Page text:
Q: Hi Greg, I enjoyed your article on the Crosley cars so I want to share with your readers how a green 1952 Crosley Station wagon (see photo) was undoubtedly an unusual introduction to what would be a lifetime of VW Beetle ownership.
The Crosley was purchased in 1952 for $200 for me to use traveling a few miles each way to the University of Delaware campus. Just like so many Beetles in later years, the Crosley floors were so badly rusted my dad and I had to replace them with new ones made to dad’s patterns by a local sheet metal shop.
Eventually, problems with Crosley’s unique 750 cc engine and transmission meant they needed a major renovation, which we did ourselves. Further, we never cured the inadequate latching of the rear doors that let them to rattle over every bump.
Despite that annoyance, I survived with the Crosley as my daily driver for the next two years. At the time, almost all US auto makers were going to bigger, more powerful cars with loads of chrome. But the Crosley showed me that an alternative to the Detroit trends of the day was not only acceptable, it was also great fun.
Eventually I needed transportation for longer distances and a year-old 1953 Beetle became available in Wilmington, DE. This dealer business was owned by several of the younger members of the Dupont family before there were VW dealers everywhere. This odd new car immediately ended my Crosley ownership, and driving it home I felt like I graduated to a limousine.
About a year ago I tried to find out by my Crosley’s serial number if anyone still owned the old wagon, but no luck. However, I appreciate the fact that people still keep the old Crosleys going, judging from your letter from Richard that I found a link to in the Yahoo Crosley Group.
When my 1953 Beetle's timing gear needed replacing while I was a sub-poverty-level university student, I was encouraged to do the same rebuild on my Beetle's engine as I did my Crosley.
My guide was Floyd Clymer's handbook, which began with the introduction that this vehicle was so complicated you should leave work to properly-trained mechanics. I think this was a concession to the German builders who were afraid that an inexperienced tinkerer would make a mistake that could cause their cars to be disabled at the side of the road, resulting in poor publicity for a product so unusual and "foreign."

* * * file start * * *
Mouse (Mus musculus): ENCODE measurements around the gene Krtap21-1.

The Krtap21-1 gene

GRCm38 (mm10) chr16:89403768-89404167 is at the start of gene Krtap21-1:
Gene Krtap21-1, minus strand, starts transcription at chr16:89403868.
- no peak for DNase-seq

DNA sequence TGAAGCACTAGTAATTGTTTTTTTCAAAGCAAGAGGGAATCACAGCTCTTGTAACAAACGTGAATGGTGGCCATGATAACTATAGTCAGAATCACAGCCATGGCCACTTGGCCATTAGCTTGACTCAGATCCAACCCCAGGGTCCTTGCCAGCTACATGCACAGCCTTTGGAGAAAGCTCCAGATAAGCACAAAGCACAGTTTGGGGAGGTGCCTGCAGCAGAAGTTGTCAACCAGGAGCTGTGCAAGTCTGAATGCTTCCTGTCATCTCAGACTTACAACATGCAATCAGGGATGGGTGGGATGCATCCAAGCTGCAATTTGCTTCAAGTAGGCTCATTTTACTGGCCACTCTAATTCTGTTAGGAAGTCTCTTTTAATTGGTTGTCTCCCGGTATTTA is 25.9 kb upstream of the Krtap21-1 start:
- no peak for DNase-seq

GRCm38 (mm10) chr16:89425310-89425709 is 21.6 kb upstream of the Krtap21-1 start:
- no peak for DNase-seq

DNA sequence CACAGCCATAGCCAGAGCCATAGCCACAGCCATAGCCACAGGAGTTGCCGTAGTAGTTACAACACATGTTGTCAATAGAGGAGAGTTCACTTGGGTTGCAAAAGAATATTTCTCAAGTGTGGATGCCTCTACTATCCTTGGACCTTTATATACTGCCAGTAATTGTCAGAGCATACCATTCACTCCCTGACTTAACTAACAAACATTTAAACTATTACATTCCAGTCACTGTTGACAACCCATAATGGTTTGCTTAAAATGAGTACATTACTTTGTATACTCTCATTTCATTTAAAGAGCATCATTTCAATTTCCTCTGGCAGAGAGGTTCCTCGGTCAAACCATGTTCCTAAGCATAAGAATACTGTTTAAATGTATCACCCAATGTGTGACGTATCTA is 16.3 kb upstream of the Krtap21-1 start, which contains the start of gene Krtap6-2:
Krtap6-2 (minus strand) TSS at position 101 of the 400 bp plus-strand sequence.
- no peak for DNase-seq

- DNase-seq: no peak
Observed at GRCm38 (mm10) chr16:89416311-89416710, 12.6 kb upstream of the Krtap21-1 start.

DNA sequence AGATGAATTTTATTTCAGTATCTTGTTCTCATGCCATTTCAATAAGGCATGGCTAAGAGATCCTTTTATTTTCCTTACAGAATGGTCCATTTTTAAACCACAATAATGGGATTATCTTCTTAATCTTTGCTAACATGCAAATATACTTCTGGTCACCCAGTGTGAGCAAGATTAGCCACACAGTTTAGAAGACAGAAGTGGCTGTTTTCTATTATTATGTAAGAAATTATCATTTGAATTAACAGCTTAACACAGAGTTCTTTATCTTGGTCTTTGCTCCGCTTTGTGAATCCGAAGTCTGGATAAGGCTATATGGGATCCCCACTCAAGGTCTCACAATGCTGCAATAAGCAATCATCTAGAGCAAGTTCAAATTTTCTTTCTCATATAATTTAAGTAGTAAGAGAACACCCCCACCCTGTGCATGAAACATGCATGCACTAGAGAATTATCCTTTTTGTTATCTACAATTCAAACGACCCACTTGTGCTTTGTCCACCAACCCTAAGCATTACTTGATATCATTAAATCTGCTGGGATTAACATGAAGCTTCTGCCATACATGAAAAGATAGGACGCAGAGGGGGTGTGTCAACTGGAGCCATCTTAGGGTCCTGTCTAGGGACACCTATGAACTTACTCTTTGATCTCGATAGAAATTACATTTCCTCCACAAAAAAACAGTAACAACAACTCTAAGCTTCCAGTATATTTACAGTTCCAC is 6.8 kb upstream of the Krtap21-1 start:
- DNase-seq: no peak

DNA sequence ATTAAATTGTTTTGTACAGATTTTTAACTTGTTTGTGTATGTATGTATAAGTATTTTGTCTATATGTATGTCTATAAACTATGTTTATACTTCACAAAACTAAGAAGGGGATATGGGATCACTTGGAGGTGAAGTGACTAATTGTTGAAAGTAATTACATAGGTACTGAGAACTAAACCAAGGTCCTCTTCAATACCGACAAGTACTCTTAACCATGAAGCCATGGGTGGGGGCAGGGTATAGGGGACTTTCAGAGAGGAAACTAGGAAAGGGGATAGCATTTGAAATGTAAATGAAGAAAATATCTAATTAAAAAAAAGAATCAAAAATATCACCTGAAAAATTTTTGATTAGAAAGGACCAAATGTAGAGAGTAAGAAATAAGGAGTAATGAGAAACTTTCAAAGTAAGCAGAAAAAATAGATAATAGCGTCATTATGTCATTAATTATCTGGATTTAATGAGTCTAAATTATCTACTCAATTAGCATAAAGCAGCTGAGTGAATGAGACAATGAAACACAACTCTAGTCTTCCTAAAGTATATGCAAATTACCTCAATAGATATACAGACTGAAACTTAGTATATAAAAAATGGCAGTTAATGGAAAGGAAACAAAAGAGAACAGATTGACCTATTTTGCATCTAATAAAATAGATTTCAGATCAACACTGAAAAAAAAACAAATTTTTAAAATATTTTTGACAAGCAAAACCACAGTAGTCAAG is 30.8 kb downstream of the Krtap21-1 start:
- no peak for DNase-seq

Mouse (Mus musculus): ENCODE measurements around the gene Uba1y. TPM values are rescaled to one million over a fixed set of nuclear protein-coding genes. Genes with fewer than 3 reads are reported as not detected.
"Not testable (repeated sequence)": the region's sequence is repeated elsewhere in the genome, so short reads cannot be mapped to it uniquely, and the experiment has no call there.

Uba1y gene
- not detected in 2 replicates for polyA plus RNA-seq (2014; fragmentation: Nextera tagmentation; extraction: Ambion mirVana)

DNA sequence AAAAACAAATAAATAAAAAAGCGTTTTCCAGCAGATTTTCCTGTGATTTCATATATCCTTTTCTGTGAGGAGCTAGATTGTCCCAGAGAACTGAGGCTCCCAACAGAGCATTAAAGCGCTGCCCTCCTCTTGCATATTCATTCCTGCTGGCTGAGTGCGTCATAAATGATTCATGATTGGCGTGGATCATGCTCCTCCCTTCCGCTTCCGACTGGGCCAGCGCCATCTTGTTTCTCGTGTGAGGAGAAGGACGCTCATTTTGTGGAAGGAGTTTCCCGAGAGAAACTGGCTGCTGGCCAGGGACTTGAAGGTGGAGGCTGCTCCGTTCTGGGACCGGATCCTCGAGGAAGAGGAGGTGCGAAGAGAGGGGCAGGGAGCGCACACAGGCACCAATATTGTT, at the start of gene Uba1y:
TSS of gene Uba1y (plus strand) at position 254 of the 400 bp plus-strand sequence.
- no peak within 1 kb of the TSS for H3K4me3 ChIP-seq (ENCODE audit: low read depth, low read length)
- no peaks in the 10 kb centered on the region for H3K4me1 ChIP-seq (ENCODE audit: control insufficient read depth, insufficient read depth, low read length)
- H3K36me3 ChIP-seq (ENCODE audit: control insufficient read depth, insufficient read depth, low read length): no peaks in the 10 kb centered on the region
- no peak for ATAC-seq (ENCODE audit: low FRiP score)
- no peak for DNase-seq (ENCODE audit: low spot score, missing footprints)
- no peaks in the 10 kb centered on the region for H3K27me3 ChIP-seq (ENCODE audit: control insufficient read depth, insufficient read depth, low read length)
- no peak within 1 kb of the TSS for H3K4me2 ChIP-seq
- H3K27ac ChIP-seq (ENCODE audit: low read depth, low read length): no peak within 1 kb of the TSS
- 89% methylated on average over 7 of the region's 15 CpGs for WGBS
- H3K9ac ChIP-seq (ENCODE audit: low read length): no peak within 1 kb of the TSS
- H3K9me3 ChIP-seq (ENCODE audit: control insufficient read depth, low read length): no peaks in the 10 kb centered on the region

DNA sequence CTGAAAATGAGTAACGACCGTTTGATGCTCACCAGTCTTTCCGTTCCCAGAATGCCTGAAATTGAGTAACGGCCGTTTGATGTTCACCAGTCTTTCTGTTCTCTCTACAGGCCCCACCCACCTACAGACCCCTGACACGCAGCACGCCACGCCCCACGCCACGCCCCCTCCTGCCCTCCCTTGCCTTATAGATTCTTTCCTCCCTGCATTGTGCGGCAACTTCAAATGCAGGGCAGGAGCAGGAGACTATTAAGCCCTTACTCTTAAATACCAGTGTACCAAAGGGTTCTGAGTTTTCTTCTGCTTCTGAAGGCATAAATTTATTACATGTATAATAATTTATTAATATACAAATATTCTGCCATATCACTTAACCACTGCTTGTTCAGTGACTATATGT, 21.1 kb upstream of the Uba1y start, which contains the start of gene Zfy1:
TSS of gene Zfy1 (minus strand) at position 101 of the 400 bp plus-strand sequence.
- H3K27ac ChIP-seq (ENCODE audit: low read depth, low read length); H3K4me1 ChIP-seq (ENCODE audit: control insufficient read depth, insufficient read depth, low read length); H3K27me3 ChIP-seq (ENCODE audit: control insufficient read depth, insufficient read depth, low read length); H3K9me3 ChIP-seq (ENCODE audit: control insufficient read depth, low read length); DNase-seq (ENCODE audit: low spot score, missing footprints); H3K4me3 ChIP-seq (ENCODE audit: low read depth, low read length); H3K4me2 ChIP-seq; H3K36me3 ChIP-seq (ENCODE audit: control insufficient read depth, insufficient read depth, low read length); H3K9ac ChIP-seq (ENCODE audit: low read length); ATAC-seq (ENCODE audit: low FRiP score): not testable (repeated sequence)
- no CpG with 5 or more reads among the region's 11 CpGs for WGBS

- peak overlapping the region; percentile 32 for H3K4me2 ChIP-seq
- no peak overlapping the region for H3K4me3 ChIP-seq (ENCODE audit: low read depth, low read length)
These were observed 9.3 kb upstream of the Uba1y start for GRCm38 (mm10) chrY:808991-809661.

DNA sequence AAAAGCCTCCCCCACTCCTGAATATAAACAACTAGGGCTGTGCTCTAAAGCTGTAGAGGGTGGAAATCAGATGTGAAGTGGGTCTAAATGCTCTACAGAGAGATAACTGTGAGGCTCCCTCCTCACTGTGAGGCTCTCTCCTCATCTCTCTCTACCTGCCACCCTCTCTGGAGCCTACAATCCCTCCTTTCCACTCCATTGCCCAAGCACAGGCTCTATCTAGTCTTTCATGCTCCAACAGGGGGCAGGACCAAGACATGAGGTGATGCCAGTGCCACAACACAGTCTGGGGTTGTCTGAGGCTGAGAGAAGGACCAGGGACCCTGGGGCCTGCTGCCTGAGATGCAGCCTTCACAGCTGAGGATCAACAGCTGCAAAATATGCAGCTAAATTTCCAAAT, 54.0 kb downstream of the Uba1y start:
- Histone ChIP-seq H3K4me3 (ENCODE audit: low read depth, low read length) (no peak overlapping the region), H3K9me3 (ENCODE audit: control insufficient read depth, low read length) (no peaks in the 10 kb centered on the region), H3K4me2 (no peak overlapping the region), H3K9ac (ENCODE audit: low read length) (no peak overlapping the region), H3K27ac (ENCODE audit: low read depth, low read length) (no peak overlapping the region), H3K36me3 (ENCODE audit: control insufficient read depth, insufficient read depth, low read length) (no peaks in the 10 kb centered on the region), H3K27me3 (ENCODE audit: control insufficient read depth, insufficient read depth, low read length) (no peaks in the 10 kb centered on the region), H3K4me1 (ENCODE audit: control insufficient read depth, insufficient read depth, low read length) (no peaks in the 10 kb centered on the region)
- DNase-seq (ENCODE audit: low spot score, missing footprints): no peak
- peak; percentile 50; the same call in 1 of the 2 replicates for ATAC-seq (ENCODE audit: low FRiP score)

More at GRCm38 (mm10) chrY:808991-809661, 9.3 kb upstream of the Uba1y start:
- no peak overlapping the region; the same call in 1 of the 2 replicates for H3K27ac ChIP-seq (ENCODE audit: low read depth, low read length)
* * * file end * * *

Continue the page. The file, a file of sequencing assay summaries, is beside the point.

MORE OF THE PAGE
Fortunately all went well, and my Beetle not only provided my local transportation for the next several years, it took me and a friend from central Pennsylvania to New Mexico to my parents’ new home. There, my dad traded me his newer VW Beetle and kept mine as his commute car. I then continued my travel to California.
After a year in California working, I bought a new 1962 Beetle in Sacramento and returned my dad's Beetle to New Mexico.
The '62 survived about 15 years, during which time a wife and then a young son arrived. Several other different vehicles followed for use as the family car.
Still feeling an attachment to Beetles, I acquired a 1963 Beetle in 1988 from my neighbor. After considerable renovation, I had it repainted white with a trace of green that had been the color of my number one Beetle.
Today, it never goes very far from home and serves as my daily driver for local shopping and trips to restaurants. It has become a conversation piece because of its age, just as my first Beetle was because it was so unusual. This is my official “Beetle No. 4” and just 10 years younger than my first ’53 Beetle.
Greg, I now look forward to reading your columns online on the many sites and appreciate all your old car efforts. Sincerely, Milford Brown.
A: Thanks so much Milford! Your letter and photos are a tribute to the VW Beetle, its history and your lifetime of dedication.
Good luck to you in the future and stay in touch if you have more Beetle happenings, perhaps the purchase of a VW Microbus or camper? I think a VW van would look great sitting next to your Beetle.